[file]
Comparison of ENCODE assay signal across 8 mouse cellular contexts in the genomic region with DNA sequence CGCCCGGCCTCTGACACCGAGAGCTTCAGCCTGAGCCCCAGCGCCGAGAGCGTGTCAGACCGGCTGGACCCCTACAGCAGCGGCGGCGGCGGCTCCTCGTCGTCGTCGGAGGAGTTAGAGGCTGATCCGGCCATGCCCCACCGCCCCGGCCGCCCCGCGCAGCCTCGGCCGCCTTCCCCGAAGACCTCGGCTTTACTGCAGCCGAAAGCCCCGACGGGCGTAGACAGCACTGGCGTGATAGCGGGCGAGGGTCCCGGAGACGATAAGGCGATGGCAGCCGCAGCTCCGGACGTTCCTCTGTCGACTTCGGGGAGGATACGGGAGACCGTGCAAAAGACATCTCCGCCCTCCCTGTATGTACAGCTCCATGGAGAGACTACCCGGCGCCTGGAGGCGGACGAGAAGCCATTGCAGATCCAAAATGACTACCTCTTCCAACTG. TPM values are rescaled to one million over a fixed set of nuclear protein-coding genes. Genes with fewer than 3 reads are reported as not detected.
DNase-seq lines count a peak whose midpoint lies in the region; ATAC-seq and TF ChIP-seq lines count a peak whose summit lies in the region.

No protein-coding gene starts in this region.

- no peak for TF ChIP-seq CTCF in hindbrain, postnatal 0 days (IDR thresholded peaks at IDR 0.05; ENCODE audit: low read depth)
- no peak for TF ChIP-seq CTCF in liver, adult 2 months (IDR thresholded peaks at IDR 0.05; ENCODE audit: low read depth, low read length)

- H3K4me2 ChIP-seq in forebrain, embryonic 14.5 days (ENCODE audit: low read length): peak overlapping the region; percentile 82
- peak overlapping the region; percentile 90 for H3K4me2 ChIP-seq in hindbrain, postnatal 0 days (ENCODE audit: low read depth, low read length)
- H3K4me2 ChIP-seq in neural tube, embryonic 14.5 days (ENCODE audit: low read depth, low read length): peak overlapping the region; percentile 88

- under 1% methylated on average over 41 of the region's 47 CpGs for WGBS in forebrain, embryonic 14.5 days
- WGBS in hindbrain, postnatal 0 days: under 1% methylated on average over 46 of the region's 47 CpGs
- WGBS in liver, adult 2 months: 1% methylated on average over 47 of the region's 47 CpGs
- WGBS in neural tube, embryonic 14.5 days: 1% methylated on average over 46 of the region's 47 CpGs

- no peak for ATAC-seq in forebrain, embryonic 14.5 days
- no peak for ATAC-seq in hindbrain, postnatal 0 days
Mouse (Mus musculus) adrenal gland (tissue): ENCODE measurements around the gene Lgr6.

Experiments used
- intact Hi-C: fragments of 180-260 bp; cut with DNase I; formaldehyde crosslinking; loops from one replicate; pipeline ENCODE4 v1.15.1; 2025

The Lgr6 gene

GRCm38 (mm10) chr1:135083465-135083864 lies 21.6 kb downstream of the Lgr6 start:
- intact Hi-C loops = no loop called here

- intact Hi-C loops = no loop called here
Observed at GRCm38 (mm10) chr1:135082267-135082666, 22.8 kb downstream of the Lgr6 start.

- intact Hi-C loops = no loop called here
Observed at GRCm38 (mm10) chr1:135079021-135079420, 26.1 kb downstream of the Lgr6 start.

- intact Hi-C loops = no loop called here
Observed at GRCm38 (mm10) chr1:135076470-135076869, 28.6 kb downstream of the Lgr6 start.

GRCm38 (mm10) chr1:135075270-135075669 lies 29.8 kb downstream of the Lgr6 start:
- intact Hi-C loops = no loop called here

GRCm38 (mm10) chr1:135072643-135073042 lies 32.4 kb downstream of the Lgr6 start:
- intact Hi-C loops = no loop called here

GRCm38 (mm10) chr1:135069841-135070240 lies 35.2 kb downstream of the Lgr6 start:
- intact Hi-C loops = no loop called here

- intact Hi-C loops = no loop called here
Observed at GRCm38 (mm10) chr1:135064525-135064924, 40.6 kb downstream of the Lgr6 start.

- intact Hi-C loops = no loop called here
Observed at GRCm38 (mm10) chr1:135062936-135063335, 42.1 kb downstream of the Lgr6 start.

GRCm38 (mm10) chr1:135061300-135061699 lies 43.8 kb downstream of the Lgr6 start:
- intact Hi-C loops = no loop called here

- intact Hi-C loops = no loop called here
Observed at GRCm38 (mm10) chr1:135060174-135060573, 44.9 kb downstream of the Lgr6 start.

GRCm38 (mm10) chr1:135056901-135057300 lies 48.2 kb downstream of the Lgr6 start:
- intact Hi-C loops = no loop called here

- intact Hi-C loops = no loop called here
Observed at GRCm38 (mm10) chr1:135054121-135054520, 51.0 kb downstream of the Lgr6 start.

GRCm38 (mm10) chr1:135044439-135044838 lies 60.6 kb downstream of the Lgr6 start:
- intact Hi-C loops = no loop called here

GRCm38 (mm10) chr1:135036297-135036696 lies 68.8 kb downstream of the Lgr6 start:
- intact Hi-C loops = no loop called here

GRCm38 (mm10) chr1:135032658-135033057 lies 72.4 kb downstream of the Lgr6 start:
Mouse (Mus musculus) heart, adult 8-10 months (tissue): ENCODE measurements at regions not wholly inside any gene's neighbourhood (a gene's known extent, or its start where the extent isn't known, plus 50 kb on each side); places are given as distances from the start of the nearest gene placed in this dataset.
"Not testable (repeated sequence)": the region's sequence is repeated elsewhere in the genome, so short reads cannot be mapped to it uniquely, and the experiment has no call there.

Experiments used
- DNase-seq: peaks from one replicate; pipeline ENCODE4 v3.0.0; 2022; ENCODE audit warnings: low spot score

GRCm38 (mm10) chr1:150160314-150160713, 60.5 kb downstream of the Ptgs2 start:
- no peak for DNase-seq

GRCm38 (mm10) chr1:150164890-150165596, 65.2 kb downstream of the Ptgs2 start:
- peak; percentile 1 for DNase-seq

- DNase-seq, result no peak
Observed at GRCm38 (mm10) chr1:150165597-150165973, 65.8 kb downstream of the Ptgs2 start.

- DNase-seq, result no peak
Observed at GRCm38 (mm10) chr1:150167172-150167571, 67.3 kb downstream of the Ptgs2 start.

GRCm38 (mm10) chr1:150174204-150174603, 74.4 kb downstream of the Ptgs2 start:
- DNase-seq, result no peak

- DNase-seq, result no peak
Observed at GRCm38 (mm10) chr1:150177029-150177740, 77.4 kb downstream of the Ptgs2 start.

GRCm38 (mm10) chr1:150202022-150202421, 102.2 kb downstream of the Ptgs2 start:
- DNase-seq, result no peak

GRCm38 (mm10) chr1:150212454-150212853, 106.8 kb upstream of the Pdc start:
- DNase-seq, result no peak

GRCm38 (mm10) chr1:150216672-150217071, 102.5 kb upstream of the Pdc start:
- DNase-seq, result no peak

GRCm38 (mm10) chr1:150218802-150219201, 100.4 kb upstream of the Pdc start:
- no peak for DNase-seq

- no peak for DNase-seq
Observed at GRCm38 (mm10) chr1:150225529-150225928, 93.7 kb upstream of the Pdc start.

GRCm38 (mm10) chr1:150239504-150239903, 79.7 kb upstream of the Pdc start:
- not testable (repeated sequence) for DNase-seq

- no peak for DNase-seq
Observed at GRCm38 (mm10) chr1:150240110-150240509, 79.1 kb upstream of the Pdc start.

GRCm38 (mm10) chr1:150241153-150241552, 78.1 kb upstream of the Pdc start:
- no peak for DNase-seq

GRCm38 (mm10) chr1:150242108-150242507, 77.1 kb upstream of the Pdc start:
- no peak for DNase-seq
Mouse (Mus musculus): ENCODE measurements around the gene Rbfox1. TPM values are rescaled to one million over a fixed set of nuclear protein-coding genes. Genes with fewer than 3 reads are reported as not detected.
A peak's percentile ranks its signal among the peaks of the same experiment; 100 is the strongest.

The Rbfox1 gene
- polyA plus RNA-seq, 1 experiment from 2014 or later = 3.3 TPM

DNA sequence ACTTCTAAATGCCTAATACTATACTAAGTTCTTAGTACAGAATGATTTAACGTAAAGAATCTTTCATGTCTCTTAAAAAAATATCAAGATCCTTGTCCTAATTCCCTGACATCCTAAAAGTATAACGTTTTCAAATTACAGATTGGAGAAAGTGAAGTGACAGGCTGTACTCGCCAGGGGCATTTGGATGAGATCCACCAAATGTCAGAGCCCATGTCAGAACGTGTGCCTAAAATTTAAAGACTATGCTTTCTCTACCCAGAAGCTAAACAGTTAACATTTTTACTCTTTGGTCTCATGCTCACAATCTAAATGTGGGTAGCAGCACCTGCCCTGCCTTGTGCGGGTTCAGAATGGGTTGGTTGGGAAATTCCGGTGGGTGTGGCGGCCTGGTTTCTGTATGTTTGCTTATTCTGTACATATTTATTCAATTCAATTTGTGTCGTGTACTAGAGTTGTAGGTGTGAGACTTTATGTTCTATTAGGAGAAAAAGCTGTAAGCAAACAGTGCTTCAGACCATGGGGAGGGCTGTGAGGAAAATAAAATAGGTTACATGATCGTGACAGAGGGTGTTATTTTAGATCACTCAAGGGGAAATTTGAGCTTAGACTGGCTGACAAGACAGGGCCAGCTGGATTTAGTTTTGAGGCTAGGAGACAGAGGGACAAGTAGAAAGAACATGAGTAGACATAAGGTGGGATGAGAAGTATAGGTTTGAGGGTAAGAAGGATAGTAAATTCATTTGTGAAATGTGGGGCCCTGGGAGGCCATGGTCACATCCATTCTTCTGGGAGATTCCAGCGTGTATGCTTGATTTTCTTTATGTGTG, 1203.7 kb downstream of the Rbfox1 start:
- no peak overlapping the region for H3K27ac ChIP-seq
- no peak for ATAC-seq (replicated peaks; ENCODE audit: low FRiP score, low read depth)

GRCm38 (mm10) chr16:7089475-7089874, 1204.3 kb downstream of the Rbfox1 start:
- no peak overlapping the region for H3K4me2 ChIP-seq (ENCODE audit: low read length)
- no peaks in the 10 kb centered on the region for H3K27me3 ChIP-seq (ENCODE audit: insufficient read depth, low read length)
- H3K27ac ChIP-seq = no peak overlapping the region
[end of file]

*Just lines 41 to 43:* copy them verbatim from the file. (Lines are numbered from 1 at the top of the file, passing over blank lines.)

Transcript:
GRCm38 (mm10) chr1:135056901-135057300 lies 48.2 kb downstream of the Lgr6 start:
- intact Hi-C loops = no loop called here

- intact Hi-C loops = no loop called here